Responsive Care Partnering means interacting with a person with dementia in a way that they can understand and accept. A care partner must first accept the changes that prevent the meeting of old expectations. But not everything is lost. Certain skills tend to last longer than others. As the RCP identifies what these are and uses them, good communication will increase along with a decrease in mutual frustrations.
- Acceptance of change
- Using present skills
Acceptance of change
This is especially difficult for care partners who have lived with loved one for years and developed many mutual expectations. The natural response to irrational behavior or statements is to try to reorient.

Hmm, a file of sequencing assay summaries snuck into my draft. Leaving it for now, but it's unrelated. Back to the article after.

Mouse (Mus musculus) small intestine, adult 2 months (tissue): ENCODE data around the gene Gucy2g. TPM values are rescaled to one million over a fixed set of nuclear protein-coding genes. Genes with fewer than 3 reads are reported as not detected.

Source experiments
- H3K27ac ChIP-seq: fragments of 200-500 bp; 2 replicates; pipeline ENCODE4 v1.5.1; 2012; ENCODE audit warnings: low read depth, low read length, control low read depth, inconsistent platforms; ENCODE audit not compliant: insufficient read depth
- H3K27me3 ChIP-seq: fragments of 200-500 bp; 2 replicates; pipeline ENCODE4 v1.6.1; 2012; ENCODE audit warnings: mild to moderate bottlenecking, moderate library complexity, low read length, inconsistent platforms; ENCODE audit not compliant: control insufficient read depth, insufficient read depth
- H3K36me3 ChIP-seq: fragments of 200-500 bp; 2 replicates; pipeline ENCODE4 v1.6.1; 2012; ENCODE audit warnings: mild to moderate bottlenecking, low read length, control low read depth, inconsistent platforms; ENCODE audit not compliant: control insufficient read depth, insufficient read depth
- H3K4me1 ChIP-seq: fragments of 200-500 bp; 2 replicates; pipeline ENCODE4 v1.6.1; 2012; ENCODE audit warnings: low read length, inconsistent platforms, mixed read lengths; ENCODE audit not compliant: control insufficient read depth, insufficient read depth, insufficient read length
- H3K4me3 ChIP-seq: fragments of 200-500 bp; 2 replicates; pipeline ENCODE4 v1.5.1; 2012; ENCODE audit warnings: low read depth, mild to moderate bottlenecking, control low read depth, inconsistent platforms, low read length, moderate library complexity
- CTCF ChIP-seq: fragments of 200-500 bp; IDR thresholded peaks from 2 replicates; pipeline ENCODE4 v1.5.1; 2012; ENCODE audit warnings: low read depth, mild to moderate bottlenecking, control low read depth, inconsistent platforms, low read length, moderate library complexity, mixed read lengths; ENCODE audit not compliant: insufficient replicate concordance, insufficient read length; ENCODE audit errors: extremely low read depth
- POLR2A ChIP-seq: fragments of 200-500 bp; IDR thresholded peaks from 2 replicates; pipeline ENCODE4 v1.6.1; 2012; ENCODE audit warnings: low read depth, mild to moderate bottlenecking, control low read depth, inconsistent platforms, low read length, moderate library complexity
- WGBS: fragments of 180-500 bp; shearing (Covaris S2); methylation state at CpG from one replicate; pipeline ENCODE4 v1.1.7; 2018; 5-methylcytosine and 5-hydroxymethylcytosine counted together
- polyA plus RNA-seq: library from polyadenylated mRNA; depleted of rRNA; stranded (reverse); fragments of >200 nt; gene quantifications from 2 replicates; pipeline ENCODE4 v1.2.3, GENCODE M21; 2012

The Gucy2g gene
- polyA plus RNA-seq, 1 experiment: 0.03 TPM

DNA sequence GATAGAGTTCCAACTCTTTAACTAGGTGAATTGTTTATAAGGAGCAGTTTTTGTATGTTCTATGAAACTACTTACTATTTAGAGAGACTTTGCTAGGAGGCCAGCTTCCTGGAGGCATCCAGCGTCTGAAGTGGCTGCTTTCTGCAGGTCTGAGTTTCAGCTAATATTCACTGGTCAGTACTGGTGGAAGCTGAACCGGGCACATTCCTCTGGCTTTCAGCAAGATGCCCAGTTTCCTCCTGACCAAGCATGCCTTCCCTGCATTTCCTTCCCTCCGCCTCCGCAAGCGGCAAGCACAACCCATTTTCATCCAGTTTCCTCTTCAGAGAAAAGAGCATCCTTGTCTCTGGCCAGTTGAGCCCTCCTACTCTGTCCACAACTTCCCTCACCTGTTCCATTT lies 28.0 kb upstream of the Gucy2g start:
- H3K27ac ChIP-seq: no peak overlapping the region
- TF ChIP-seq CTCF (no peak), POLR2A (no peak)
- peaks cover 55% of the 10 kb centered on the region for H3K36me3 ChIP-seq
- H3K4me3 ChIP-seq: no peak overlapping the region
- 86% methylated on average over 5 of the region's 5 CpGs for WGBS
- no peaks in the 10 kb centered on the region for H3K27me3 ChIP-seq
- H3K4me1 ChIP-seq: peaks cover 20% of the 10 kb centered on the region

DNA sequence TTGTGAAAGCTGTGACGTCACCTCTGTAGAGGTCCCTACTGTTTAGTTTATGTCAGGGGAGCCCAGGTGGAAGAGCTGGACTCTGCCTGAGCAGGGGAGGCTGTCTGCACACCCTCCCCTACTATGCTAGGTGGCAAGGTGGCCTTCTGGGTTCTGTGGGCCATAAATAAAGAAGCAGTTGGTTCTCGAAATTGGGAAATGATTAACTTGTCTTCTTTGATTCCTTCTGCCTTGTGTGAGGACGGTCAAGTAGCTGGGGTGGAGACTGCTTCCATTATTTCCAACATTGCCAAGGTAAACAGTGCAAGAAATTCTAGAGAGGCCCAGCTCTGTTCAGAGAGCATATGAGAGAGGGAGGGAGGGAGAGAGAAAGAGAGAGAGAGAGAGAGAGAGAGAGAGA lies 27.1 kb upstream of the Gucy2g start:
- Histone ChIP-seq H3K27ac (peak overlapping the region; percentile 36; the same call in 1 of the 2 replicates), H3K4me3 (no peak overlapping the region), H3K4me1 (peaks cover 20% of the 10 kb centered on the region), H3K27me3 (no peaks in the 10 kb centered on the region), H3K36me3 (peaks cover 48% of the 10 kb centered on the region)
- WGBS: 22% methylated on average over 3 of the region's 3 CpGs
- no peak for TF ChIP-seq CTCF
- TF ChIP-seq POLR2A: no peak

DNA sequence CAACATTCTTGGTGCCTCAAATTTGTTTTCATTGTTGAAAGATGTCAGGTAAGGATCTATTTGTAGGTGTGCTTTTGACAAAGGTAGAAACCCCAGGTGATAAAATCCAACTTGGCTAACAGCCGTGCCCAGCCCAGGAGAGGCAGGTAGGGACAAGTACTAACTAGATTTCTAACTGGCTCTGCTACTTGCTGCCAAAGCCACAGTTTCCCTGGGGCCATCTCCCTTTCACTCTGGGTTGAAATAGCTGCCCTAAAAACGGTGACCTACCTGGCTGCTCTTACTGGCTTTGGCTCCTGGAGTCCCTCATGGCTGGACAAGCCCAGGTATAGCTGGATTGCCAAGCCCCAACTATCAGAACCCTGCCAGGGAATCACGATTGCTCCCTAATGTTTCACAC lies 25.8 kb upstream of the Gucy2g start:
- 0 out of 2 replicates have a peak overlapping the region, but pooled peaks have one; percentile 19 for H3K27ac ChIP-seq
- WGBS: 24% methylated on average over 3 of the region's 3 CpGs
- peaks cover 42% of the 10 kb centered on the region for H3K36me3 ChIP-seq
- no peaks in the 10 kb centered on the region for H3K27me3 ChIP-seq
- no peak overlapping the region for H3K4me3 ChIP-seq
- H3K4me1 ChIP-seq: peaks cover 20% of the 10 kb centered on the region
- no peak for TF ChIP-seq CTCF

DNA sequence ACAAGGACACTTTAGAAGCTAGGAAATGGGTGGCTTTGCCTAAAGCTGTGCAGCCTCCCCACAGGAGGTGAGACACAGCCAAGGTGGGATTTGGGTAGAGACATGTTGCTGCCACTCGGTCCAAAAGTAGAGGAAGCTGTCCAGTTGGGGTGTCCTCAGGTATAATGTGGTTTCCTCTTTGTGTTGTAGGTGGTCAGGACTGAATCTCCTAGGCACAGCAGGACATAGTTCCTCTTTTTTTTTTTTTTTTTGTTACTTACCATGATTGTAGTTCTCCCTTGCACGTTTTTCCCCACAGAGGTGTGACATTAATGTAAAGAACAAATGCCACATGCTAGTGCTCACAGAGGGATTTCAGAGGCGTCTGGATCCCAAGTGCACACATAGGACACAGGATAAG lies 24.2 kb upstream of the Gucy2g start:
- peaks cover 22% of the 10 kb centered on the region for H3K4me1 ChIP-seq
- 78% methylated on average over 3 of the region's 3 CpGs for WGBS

- Explanations, defending or arguing DO NOT WORK. They just makes care partners feel frustrated and loved ones, discounted and unheard.
- Instead, join their reality. If they are having an uncomfortable hallucination, offer to get rid of it. "Here, I'll take them outside."
- Say "Yes, and..." instead of explaining or arguing. "Yes, and tell me about it..." provides the attention and respect we all want.
- Say "I'm sorry" instead of defending, even if you didn't do anything wrong.
Teepa Snow teaches "Phrases to Learn for Caregivers." (Seniors Helpers National)
Using Present Abilities
Some skills, such as using rhythm and understanding non-verbal gestures, last longer than understanding words. Responsive Care Partnering includes using these non-verbal skills along with talking:
Teepa Snow - Movement and rhythm of speech, what to say. From Alzheimer's Support Network.
Of course there are also other ways to use a person's still existing skills to improve interactions. The following video describes seven:
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